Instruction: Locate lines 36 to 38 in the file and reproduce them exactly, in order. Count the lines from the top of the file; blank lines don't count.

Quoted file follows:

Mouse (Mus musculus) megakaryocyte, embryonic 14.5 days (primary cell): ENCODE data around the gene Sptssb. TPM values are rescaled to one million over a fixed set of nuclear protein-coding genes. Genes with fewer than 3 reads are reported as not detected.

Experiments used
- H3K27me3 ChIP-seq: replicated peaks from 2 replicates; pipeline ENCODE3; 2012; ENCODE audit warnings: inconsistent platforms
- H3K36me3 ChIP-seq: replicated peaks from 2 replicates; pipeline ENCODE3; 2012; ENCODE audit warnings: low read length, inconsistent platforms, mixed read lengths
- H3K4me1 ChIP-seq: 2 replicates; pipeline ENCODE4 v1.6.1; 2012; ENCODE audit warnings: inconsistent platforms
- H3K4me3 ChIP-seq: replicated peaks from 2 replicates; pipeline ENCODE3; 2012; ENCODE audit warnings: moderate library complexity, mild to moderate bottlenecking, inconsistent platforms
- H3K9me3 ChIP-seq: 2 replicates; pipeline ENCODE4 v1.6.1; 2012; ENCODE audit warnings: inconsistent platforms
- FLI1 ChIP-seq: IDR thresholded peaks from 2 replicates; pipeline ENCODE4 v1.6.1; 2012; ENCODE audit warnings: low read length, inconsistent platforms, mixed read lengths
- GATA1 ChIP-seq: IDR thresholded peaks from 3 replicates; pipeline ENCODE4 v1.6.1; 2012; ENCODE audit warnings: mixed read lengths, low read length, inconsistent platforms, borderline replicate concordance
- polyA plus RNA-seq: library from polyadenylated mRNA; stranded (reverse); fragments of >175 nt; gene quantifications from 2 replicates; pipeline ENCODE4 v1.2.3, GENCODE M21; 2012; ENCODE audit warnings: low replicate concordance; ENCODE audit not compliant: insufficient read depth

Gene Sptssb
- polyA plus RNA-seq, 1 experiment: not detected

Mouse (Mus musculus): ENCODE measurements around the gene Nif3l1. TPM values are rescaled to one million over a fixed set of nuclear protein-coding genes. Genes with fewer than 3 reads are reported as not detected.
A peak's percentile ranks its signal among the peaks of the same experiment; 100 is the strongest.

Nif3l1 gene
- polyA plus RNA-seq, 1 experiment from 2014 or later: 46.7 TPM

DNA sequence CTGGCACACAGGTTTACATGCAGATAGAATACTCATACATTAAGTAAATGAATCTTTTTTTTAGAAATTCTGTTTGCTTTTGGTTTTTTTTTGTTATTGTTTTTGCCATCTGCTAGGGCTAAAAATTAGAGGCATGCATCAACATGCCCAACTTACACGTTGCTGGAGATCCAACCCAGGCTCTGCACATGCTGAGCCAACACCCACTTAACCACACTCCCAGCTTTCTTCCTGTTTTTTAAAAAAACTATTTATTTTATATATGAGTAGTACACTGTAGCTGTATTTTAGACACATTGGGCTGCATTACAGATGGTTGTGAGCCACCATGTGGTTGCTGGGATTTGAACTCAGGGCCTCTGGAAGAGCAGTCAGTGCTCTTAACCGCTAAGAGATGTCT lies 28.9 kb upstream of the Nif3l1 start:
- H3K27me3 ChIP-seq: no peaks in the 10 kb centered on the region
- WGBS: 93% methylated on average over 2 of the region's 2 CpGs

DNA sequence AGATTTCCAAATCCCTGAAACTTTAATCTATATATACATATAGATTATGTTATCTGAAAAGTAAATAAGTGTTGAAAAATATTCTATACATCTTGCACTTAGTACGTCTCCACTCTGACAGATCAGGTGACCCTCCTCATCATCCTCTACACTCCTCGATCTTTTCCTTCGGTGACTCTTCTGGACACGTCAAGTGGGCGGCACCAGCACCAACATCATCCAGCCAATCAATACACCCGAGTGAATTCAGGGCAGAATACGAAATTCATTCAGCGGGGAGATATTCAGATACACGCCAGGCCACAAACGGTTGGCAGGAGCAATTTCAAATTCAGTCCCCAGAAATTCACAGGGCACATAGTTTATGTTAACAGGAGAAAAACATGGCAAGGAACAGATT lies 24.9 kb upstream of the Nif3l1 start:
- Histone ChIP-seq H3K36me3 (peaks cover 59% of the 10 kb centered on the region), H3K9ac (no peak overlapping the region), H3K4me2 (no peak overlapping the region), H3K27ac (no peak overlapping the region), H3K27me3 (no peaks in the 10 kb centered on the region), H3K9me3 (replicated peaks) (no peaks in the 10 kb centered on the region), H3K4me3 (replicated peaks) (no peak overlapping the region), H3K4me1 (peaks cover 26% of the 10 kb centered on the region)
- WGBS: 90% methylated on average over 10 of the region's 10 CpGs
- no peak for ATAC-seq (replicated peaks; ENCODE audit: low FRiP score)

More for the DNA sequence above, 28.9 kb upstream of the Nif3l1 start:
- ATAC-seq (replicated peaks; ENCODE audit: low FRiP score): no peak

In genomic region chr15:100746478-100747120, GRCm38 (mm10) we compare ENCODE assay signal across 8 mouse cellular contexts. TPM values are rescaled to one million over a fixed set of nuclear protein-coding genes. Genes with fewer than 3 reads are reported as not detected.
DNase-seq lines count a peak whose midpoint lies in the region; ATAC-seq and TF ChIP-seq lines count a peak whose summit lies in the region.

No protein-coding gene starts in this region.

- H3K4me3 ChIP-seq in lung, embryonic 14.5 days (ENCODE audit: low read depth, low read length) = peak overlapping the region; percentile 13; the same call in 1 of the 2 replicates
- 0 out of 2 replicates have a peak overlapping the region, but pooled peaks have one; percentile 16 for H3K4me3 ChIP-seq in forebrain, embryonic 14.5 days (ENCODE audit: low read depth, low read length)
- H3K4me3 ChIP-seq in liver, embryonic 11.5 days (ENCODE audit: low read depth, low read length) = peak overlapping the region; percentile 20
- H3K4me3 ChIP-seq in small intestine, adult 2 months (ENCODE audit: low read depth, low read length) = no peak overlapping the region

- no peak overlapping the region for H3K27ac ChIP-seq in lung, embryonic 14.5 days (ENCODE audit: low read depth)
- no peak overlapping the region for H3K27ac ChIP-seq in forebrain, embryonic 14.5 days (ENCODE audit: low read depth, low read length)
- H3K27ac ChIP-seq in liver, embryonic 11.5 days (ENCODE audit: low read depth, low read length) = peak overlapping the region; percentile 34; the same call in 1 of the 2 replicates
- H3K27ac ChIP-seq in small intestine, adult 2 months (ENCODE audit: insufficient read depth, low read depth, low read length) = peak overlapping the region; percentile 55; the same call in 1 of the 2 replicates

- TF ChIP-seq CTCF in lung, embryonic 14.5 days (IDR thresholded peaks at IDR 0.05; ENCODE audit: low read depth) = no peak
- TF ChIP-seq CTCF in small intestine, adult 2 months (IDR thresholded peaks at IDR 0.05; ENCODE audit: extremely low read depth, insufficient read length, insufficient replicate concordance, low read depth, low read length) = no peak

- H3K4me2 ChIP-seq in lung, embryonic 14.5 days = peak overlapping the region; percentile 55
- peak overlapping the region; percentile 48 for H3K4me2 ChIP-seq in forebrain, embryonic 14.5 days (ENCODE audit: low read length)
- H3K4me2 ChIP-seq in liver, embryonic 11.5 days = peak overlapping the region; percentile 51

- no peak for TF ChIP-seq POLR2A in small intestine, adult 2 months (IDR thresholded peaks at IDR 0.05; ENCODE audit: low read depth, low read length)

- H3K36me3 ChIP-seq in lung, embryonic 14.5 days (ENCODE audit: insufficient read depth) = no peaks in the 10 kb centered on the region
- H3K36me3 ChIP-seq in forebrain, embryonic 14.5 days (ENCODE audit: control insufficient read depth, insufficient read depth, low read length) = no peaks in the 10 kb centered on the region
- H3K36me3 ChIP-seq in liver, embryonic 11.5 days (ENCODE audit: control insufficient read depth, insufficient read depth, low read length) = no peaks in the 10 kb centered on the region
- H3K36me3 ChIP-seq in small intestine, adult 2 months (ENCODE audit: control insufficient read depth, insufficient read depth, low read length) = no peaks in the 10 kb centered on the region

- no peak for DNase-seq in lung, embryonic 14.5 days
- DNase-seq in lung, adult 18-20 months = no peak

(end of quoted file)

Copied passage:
- H3K27ac ChIP-seq in small intestine, adult 2 months (ENCODE audit: insufficient read depth, low read depth, low read length) = peak overlapping the region; percentile 55; the same call in 1 of the 2 replicates

- TF ChIP-seq CTCF in lung, embryonic 14.5 days (IDR thresholded peaks at IDR 0.05; ENCODE audit: low read depth) = no peak
- TF ChIP-seq CTCF in small intestine, adult 2 months (IDR thresholded peaks at IDR 0.05; ENCODE audit: extremely low read depth, insufficient read length, insufficient replicate concordance, low read depth, low read length) = no peak